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Ridiculously Premature Thoughts on the Rams' Draft Picks .. Aaron Schafer

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  • Ridiculously Premature Thoughts on the Rams' Draft Picks .. Aaron Schafer

    Aaron Schafer
    Tuesday, Apr. 27 2010

    I've been told premature opinions aren't a big deal, and they happen to every guy sometimes, but I have a sneaking suspicion that's a lie.
    ​I'll own up to it: last year I tried to do an actual report card on the Rams' draft. I gave actual letter grades to all the picks, in spite of the fact none of them had yet played a snap in the NFL, or even been to training camp. Why would I do such a ridiculous thing, you ask? Because everyone else does it, that's why!

    See, all the draft experts give out grades on the job various teams did drafting players. Never mind we won't actually know anything about how well a given draft turned out for at least a couple years; no, we need analysis and judgements now.

    Well, I'm not doing it this year. I'm not giving out grades which will only in the end prove both my hubris and poor understanding of the game of football. However, I will spout off a bunch of half-baked opinions about the Rams' draft picks. But no letter grades. That's my line in the sand. I am, after all, a man of principle.

    First off, I have absolutely nothing to say about Sam Bradford. The fact is, Bradford was probably the best quarterback in this year's draft, and the Rams pretty much had to take him. I thought Ndamakong Suh was a safer pick, and Eric Berry was my personal favorite player in the whole draft, but how often do you see a football team built around a safety? If you answered, "Not very often," I'm interested in hearing why you didn't answer, "Never." Taking a quarterback was a given; we'll just have to hope the Rams took the right one. Personally, I think they did.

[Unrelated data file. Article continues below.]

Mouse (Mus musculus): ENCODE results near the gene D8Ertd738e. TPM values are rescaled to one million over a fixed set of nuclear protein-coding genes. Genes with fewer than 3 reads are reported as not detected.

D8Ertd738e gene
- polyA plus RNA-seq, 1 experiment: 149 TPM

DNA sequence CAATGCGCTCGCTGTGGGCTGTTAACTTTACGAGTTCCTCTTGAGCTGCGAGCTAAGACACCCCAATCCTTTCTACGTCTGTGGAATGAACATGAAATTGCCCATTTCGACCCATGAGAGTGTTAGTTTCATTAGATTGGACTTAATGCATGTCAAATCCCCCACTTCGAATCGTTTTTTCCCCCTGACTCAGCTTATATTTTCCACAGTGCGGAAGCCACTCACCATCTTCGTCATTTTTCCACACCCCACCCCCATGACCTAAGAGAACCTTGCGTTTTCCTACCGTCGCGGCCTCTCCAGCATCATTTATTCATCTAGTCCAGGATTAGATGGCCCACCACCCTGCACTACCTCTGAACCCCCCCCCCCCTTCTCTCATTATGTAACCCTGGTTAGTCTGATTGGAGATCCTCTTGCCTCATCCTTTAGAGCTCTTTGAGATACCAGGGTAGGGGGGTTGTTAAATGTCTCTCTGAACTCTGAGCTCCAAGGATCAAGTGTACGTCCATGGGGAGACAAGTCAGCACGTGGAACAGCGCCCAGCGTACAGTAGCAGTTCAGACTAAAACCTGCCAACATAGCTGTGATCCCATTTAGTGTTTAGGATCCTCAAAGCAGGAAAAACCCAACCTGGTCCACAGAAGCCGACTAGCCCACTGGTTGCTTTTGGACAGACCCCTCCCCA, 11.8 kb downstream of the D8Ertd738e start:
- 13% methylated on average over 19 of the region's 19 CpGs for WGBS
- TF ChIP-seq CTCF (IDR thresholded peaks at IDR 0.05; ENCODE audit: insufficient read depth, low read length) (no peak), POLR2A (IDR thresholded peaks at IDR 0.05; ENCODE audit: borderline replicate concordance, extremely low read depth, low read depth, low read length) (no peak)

Rodger Saffold
    ​2nd round: Rodger Saffold, OT, Indiana -- I'm not a huge fan of this pick, to be honest. I do like the Rams took an offensive tackle, as they desperately need to shore up the O-line (and anything which hastens the departure of Alex Barron can only be a good thing in my mind), but I liked a couple other players better here. I had my heart set on Arrelious Benn, the big receiver out of Illinois, and I like Charles Brown better than Saffold on the offensive line.

    Still, there's plenty to like about Saffold. He's big, he's physical, and he's been extremely durable to this point. He started 41 of 42 games in his college career, an important consideration for a team which has seen previous iterations of its offensive line devastated by injury. At 6'4", 312, Saffold is plenty big to handle just about anything. He's got enough bulk he could slide inside to guard if needed as well, though I don't think the Rams will use him in that manner. I fully expect to see Jason Smith slide over to left tackle this season, with Saffold taking most of the snaps on the right side.